Maid in Manhattan 2002

Critics score:
40 / 100

Reviews provided by RottenTomatoes

Glenn Lovell, San Jose Mercury News: Made-to-order for the singer-actress's target audience, preteen girls and their obliging moms. Read more

John Monaghan, Detroit Free Press: A textbook example of light holiday fare, expect it to stick with you at least as long as one of J.Lo's marriages. Read more

Connie Ogle, Miami Herald: Alternately politically correct and confusingly archaic, with a devastating lack of romantic connection between its two stars. Read more

Richard Roeper, Ebert & Roeper: It's a charming romantic fantasy. Read more

Moira MacDonald, Seattle Times: A Cinderella story so formulaic you'll be looking for a glass slipper. Read more

Mark Caro, Chicago Tribune: Everything in Maid in Manhattan is exceedingly pleasant, designed not to offend. It goes down easy, leaving virtually no aftertaste. Read more

A.O. Scott, New York Times: In general the picture is so committed to inoffensiveness and to hammering home its uplifting, bootstrap message that it lacks the necessary element of malice. Read more

Charles Passy, Atlanta Journal-Constitution: Instead of a fairy tale, we have a tale told without imagination. It's Cinderella gone stale. Read more

Ty Burr, Boston Globe: A lovably old-school Hollywood confection. Read more

Manohla Dargis, Los Angeles Times: As saccharine as it is disposable. Read more

Eric Harrison, Houston Chronicle: Maybe this is why the movie isn't any good. Entertaining isn't its main function. It's designed to sell us a bill of goods. Read more

Michael Booth, Denver Post: Maid in Manhattan might not look so appealing on third or fourth viewing down the road ... But as a high concept vehicle for two bright stars of the moment who can rise to fans' lofty expectations, the movie passes inspection. Read more

Lisa Schwarzbaum, Entertainment Weekly: [An] instantly discardable romantic comedy. Read more

Rick Groen, Globe and Mail: These two are generating about as much chemistry as an Iraqi factory poised to receive a UN inspector. Read more

Philip Wuntch, Dallas Morning News: The sad truth is that as a couple J. Lo and Mr. Fiennes fail to duplicate the movie-star charisma of Julia Roberts and Richard Gere. Read more

Hazel-Dawn Dumpert, L.A. Weekly: So brisk is Wang's pacing that none of the excellent cast are given air to breathe. Read more

John Anderson, Newsday: Trite, banal, cliched, mostly inoffensive. Read more

James Berardinelli, ReelViews: It's badly acted, blandly directed, and could have been scripted by someone who just graduated from elementary school. Read more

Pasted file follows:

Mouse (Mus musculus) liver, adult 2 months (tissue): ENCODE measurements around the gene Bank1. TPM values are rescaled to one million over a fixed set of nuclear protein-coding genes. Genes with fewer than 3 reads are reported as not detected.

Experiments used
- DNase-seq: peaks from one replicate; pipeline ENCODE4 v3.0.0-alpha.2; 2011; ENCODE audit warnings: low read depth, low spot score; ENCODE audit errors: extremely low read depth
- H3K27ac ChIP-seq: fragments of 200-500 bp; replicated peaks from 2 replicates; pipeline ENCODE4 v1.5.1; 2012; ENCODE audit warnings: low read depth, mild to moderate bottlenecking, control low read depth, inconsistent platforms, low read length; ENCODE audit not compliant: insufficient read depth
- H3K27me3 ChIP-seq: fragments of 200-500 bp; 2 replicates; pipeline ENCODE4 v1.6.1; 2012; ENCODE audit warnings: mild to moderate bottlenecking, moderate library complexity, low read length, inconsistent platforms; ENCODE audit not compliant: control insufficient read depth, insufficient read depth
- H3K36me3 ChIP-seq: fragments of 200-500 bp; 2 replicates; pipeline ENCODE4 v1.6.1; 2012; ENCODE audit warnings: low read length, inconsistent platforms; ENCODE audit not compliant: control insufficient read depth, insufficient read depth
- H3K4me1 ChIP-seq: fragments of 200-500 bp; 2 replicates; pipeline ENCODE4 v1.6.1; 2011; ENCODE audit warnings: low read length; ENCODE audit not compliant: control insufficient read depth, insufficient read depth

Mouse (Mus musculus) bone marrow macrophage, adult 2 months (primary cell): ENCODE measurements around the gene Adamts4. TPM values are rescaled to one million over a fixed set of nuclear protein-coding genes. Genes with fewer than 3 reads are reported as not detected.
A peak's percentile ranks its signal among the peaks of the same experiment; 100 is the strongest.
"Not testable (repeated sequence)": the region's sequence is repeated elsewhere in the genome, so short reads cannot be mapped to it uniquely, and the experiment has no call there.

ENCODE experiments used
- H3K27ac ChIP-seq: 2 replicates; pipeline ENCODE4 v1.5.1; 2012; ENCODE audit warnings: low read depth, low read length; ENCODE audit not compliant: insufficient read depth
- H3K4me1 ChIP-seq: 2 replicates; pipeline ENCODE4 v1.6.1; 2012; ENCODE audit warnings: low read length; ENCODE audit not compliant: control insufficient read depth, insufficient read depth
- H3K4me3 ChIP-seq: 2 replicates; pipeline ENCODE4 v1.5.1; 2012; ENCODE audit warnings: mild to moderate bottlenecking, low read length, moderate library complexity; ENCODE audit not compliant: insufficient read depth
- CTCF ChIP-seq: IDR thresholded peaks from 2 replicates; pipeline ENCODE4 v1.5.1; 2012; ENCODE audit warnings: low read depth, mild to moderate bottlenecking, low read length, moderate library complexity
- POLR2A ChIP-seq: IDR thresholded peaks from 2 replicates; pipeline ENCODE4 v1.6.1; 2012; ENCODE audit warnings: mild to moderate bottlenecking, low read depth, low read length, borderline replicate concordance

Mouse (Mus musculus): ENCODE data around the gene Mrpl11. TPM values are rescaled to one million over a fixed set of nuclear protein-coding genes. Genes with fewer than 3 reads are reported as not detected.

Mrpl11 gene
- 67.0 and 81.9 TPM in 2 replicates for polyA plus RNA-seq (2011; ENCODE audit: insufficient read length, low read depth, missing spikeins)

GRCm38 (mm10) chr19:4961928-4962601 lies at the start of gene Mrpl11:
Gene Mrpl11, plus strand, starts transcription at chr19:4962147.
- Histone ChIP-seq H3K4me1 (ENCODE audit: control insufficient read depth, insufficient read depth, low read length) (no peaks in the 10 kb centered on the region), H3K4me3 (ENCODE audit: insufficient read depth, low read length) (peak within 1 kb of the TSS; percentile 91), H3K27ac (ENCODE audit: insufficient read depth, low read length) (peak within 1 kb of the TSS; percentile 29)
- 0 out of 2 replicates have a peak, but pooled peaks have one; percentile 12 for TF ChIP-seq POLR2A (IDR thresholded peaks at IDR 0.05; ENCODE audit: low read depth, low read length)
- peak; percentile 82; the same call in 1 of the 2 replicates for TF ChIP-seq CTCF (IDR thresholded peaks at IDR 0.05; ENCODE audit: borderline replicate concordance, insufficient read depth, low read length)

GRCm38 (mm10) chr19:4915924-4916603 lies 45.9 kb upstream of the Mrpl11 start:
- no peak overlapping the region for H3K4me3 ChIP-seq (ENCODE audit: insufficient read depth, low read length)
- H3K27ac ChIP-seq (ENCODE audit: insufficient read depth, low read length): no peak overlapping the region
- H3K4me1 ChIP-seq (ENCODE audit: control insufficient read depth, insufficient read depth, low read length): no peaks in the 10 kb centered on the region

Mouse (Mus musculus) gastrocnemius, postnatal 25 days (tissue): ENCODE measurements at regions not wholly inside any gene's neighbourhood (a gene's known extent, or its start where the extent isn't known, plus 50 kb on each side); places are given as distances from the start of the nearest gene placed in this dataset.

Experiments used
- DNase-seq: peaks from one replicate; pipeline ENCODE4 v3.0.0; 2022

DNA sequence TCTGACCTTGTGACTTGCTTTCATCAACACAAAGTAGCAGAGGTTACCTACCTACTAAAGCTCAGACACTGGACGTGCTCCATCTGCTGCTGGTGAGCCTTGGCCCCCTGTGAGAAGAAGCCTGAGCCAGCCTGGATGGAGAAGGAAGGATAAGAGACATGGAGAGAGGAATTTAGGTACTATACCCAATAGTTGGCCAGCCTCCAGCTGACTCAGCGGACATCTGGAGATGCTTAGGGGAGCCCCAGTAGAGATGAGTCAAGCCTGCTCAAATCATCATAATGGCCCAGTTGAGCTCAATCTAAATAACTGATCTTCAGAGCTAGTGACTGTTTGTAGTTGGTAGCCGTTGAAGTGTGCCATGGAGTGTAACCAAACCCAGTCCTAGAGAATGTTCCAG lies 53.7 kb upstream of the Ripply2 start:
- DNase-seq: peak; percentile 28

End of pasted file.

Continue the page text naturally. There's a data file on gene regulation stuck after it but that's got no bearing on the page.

Roger Ebert, Chicago Sun-Times: A skillful, glossy, formula picture, given life by the appeal of its stars. Read more

Stephanie Zacharek, Jennifer Lopez has star power, genuine talent and considerable assets, but she's wasted yet again in a grossly predictable romantic comedy. Read more

Mick LaSalle, San Francisco Chronicle: The movie would almost qualify as pleasant, were it not for a certain condescension in its treatment of working-class life and its offhand assumption that lives not buoyed by riches or aggrandized by fame are hardly worth living. Read more

Michael Agger, Slate: J. Lo will earn her share of the holiday box office pie, although this movie makes one thing perfectly clear: She's a pretty woman, but she's no working girl. Read more

Geoff Pevere, Toronto Star: Executed by The Joy Luck Club's Wayne Wang with the professional dispatch of someone delivering room service. Read more

Richard Schickel, TIME Magazine: Not so much a movie as a collection of career moves. Read more

Derek Adams, Time Out: Talented individuals labour over the contrivances in this lightweight romance, and if the result's fluff, at least it's painless. Read more

Mike Clark, USA Today: Maid in Manhattan proves that it's easier to change the sheets than to change hackneyed concepts when it comes to dreaming up romantic comedies. Read more

Robert Koehler, Variety: The fantasies of Cinderella and the American dream are joined and buffed up for unsure romantic results. Read more

Laura Sinagra, Village Voice: Problem is, there really isn't any dialogue here that suggests that Marisa is truly sassy, or charming, or candid, or that the would-be senator is either brilliant or senatorial, or that her accent-less son is not simply on loan from Hogwarts. Read more

Michael O'Sullivan, Washington Post: Little more than a bedtime story for 12-year-old girls. Read more